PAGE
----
Alan's reunions remind me of Larry King's show on CNN.  He was not the best prepared interviewer on TV, but he had access to people that nobody else could match.  So, are there people who are more informed about ATWT history; of course.  But, Alan was first to the plate and he gets the choice experiences.

  11. I would hazard to guess that the renewal is more about the pandemic's effect on the inability to develop new programming rather than any perceived commitment from CBS to this particular show.  Given that the panel has been decimated, there are few guests, and even fewer informational segments, the show is obviously on its last legs.  However, there's nothing waiting in the proverbial wings to take its slot and even CBS wouldn't revert to form from the 80s and show primetime reruns in daytime.  Does anyone else remember when One Day at a Time reruns were a staple of the daytime network schedule, rather than just on local or cable stations?

     

    In my experience podcasts have taken over the "diverse cast discussing pop culture" genre.  The Talk was always hampered by the fact it wasn't live, so they were never responding in a timely manor to the day's events.  More 18-24 year olds undoubtedly listen to daily pop culture podcasts than would watch a one hour show with commercials in the morning.  And the current cast brings nothing in terms of humor, charm, or expertise to entice me to want to hear their day old take on what is happening on TV.

  12. I read the news of John Gabriel's death this morning from the (not so) reputable New York Post.  I noted that they mentioned that he played the "controlling" doctor Seneca Beaulac which I found remarkable because I don't think that controlling was a defining characteristic on the character.  Then, I looked at the wiki, and I found that they lifted the adjective from the one sentence character profile on the Ryan's Hope page.

     

    Anyway, I see that Seneca returned for the finale, but I was wondering if anyone remembers his exit storyline in 1985?  Where did Seneca go and with whom did he end up?

  13. 29 minutes ago, BoldRestless said:

    I found that story about Chris Robinson being sentenced for tax fraud and wanting to continue on GH during the day and being incarcerated overnight fascinating. I wonder what ended up happening with that.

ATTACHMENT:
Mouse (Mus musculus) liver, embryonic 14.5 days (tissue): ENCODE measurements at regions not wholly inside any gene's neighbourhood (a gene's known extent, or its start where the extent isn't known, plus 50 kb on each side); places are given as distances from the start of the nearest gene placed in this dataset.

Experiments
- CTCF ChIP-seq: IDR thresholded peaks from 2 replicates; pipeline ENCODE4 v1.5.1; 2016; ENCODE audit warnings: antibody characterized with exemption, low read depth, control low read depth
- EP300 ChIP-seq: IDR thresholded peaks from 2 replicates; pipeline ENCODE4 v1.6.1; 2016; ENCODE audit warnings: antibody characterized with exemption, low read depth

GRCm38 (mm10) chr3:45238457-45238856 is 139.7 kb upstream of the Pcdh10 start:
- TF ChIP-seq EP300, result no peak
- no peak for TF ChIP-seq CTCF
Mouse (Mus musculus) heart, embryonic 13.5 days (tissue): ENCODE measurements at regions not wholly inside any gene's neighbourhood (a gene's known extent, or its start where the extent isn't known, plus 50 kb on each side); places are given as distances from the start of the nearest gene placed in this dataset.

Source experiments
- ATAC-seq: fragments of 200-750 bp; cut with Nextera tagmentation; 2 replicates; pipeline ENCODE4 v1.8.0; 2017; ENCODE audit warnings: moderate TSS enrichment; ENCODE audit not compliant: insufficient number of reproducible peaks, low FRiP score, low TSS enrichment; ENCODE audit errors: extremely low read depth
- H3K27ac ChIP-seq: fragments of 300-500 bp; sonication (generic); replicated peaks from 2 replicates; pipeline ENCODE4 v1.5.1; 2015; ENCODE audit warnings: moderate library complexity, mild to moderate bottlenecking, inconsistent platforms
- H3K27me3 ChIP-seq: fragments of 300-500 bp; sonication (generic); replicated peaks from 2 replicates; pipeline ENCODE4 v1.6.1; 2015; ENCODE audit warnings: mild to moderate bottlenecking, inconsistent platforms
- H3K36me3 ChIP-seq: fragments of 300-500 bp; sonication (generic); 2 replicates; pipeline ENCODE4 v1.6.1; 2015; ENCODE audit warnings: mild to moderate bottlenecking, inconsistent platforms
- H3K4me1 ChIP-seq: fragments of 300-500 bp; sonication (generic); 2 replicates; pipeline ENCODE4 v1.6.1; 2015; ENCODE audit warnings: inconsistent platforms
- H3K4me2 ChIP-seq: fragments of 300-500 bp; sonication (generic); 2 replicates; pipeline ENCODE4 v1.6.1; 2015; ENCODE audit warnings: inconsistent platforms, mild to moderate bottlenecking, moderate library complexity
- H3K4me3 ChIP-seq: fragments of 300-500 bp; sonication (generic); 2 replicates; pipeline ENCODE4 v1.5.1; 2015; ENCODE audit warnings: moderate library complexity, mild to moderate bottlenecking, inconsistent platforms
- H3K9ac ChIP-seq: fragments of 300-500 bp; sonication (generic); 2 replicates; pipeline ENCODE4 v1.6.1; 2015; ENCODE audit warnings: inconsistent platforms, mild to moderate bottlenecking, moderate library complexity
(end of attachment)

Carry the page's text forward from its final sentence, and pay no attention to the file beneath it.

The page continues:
In the synopsis Ginny's trial for the murder of DL Brock was dropped because the DA took note of Bobbi saying about how violent DL had been.  Looking back, there was a lot of build up to Ginny's trial only for her to be set free rather quickly (they hired James Horan and it was one of Jake/Sam Behrens first stories), so I would guess it was planned to be a longer trial.  I believe Ginny and Rick leave Port Charles as soon as the trial is over, so I don't think Chris Robinson got his wish.

  14. Linda/Gina and Robin/Gina are like two different characters each with their own strengths.

     

    For example, I didn't recall how fluid Gina's backstory was in the first year between the adoption of Brandon, her daughter Lily and this guy who I totally forgot

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    I though Linda did well with Gina as a reluctant drug addict, because she played the manic versions of the character that made her vulnerable.

     

    On the other hand, I think Gina's relationship with Keith Timmons and Ethan Asher needed the stronger and more willful presence that Robin brought to the part.

     

    I also wonder, going back to the original recast, if there wasn't a need to create more of a distinction between Gina and Santana.  Gina and Santana were given very similar stories at first and they play played redundant roles in the plot.  Gina and Santana were both in a love triangle with CC and Mason.  They were both antagonistic toward Eden, and they were both social climbers.

     

    Robin had just finished playing Delia on Ryan's Hope, a character who was known for balancing humor with enmity, so perhaps there was a wish that she could play a different side to Gina than Linda brought to the part.  Certainly, Robin's longevity in the role is testament to her ability to portray a multifaceted character who fit as both a romantic lead and jealous villain.  Finally, I would hazard to predict that Judith McConnell's Sophia could have eaten Linda/Gina for lunch, and she needed a broader actress like Robin to play against in order further the CC/Gina/Sophia triangle.

  15. The new articles are up and there's a lot of sad news about the death of Charita Bauer.